Another classical term still encountered is the sensation level of pure tones: The sensation level is the number of dB SPL above the hearing threshold at that frequency [76, p. 110].
For further information on ``doing it right,'' see, for example,
The so-called A-weighted dB scale (abbreviated dBA) is based on the Fletcher-Munson equal-loudness curve for an SPL of 40 phons.F.4 Thus, a dBA weighting assumes a fairly quiet pure tone. Despite this assumption, the dBA weighting is often used as an approximate equal loudness adjustment for measured spectra.
DB for Display
In practical signal processing, it is common to choose the maximum signal magnitude as the reference amplitude. That is, we normalize the signal so that the maximum amplitude is defined as 1, or 0 dB. This convention is also used by ``sound level meters'' in audio recording. When displaying magnitude spectra, the highest spectral peak is often normalized to 0 dB. We can then easily read off lower peaks as so many dB below the highest peak.
Figure F.1b shows a plot of the Fast Fourier Transform (FFT) of ten periods of a ``Kaiser-windowed'' sinusoid at Hz. (FFT windows are introduced in §8.1.4. The window is used to taper a finite-duration section of the signal.) Note that the peak dB magnitude has been normalized to zero, and that the plot has been clipped at -100 dB.
Below is the Matlab code for producing Fig.F.1. Note that it contains several elements (windows, zero padding, spectral interpolation) that we will not cover until later. They are included here as ``forward references'' in order to keep the example realistic and practical, and to give you an idea of ``how far we have to go'' before we know how to do practical spectrum analysis. Otherwise, the example just illustrates plotting spectra on an arbitrary dB scale between convenient limits.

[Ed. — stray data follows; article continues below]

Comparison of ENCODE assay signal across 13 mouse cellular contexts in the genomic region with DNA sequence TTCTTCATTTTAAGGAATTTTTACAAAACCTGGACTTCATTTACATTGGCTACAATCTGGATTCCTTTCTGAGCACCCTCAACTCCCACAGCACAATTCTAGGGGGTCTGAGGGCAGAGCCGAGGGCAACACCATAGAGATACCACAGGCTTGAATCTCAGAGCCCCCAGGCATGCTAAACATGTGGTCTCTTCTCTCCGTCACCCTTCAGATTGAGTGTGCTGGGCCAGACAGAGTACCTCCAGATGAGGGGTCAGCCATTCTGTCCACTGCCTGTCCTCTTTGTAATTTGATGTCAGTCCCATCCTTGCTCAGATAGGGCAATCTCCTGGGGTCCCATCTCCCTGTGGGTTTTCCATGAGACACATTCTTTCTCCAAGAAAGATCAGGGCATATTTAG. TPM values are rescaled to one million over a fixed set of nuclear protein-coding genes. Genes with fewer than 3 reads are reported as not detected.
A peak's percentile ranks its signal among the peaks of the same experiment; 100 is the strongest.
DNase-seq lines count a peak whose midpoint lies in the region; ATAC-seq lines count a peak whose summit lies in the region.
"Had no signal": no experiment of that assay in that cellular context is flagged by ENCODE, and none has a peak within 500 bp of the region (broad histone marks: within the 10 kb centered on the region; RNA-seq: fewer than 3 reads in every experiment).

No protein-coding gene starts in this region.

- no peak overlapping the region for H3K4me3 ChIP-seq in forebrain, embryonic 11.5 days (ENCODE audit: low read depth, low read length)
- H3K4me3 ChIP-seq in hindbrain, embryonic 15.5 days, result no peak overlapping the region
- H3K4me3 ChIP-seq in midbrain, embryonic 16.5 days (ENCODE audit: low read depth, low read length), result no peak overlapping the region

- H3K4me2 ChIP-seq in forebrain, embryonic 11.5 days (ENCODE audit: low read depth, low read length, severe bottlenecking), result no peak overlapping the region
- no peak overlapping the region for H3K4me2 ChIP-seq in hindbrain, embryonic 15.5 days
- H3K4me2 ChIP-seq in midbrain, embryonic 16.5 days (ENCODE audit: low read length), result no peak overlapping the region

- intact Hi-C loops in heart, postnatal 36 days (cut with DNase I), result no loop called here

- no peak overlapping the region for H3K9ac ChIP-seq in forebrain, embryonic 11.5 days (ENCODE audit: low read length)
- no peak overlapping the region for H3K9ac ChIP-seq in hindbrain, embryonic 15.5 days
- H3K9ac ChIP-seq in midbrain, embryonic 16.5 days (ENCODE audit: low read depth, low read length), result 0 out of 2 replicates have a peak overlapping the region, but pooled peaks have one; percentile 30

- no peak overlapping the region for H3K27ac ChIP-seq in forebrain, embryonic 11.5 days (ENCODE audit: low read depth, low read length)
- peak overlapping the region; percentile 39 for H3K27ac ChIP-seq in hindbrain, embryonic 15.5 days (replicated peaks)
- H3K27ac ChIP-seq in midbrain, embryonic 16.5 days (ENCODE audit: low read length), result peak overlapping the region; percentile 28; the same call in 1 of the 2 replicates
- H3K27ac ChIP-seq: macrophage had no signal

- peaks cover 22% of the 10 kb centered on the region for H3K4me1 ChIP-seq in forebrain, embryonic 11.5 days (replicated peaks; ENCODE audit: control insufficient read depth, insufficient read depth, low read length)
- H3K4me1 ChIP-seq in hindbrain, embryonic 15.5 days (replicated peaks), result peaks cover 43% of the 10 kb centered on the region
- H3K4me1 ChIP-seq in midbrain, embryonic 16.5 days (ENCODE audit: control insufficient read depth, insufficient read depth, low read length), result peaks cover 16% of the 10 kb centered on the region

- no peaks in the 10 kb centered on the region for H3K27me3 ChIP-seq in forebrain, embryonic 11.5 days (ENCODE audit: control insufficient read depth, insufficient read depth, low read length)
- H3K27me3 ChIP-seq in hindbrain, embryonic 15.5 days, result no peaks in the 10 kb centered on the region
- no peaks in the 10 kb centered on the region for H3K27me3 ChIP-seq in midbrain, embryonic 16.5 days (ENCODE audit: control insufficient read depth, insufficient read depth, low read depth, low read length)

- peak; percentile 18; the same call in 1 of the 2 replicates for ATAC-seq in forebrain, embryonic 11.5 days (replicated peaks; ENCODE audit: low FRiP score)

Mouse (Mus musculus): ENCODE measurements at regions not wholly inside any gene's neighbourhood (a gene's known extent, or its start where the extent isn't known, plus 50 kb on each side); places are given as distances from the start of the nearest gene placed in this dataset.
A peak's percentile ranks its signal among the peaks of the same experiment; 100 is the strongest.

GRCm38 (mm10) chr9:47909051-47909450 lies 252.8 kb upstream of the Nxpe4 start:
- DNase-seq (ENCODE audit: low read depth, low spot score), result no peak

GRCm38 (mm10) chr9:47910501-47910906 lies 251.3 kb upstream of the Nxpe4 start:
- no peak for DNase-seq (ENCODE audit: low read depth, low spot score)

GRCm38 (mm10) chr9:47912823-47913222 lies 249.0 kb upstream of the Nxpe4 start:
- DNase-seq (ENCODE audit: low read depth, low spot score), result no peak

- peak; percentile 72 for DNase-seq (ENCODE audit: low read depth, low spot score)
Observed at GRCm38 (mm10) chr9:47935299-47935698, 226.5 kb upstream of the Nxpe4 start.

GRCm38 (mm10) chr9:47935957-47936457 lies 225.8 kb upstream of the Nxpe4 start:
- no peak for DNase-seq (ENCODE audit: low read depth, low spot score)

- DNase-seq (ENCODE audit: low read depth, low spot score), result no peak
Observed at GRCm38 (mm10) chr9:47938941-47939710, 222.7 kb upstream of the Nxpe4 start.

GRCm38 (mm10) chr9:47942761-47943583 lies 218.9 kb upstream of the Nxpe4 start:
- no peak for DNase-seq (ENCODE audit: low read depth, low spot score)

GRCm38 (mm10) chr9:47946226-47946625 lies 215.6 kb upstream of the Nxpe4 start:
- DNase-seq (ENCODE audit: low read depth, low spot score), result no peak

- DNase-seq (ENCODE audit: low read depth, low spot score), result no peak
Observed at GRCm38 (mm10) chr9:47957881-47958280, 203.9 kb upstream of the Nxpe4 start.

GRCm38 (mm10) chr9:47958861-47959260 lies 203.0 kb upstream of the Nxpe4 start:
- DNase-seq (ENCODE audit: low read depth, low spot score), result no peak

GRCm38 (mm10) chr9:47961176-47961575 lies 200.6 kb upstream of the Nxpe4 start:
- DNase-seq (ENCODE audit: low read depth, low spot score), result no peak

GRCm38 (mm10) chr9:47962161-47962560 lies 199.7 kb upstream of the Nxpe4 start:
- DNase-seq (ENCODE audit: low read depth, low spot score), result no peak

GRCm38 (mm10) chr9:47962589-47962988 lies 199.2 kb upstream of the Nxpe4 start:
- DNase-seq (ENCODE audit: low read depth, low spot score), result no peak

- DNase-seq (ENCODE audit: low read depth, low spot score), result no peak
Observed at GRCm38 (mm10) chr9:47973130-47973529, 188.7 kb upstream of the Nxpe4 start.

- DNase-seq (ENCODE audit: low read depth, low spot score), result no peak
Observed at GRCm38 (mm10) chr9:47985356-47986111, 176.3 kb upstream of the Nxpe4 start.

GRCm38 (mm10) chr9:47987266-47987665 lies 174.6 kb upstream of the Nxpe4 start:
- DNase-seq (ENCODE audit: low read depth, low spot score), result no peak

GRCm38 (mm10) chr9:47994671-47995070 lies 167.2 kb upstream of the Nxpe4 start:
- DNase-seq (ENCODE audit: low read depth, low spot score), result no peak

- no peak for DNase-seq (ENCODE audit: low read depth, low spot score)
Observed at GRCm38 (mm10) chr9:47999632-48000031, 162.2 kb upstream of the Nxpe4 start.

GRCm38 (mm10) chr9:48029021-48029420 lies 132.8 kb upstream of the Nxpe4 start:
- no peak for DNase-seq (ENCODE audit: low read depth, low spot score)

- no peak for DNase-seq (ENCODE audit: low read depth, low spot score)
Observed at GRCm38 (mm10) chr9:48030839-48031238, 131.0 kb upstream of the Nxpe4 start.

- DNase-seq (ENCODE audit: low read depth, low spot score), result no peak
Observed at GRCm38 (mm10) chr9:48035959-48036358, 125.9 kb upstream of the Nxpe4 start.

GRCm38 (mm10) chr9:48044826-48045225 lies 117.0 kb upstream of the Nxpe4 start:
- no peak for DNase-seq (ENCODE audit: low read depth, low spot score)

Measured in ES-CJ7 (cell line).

% Practical display of the fft of a synthesized sinusoid fs = 44100; % Sampling rate f = 440; % Sinusoidal frequency = A-440 nper = 10; % Number of periods to synthesize dur = nper/f; % Duration in seconds T = 1/fs; % Sampling period t = 0:T:dur; % Discrete-time axis in seconds L = length(t) % Number of samples to synthesize ZP = 5; % Zero padding factor N = 2^(nextpow2(L*ZP)) % FFT size (power of 2) x = cos(2*pi*f*t); % A sinusoid at A-440 ("row vector") w = kaiser(L,8); % An "FFT window" xw = x .* w'; % Need to transpose w to get a row sound(xw,fs); % Might as well listen to it xzp = [xw,zeros(1,N-L)];% Zero-padded FFT input buffer X = fft(xzp); % Interpolated spectrum of xw Xmag = abs(X); % Spectral magnitude Xdb = 20*log10(Xmag); % Spectral magnitude in dB XdbMax = max(Xdb); % Peak dB magnitude Xdbn = Xdb - XdbMax; % Normalize to 0dB peak dBmin = -100; % Don't show anything lower than this Xdbp = max(Xdbn,dBmin); % Normalized, clipped, dB mag spec fmaxp = 2*f; % Upper frequency limit of plot, Hz kmaxp = fmaxp*N/fs; % Upper frequency limit of plot, bins fp = fs*[0:kmaxp]/N; % Frequency axis in Hz % Ok, plot it already! subplot(2,1,1); plot(1000*t,xw); xlabel('Time (ms)'); ylabel('Amplitude'); title(sprintf(['a) %d Periods of a %3.0f Hz Sinusoid, ', 'Kaiser Windowed'],nper,f)R); subplot(2,1,2); plot(fp,Xdbp(1:kmaxp+1)); grid; % Plot a dashed line where the peak should be: hold on; plot([440 440],[dBmin,0],'--'); hold off; xlabel('Frequency (Hz)'); ylabel('Magnitude (dB)'); title(sprintf(['b) Interpolated FFT of %d Periods of ',... '%3.0f Hz Sinusoid'],nper,f));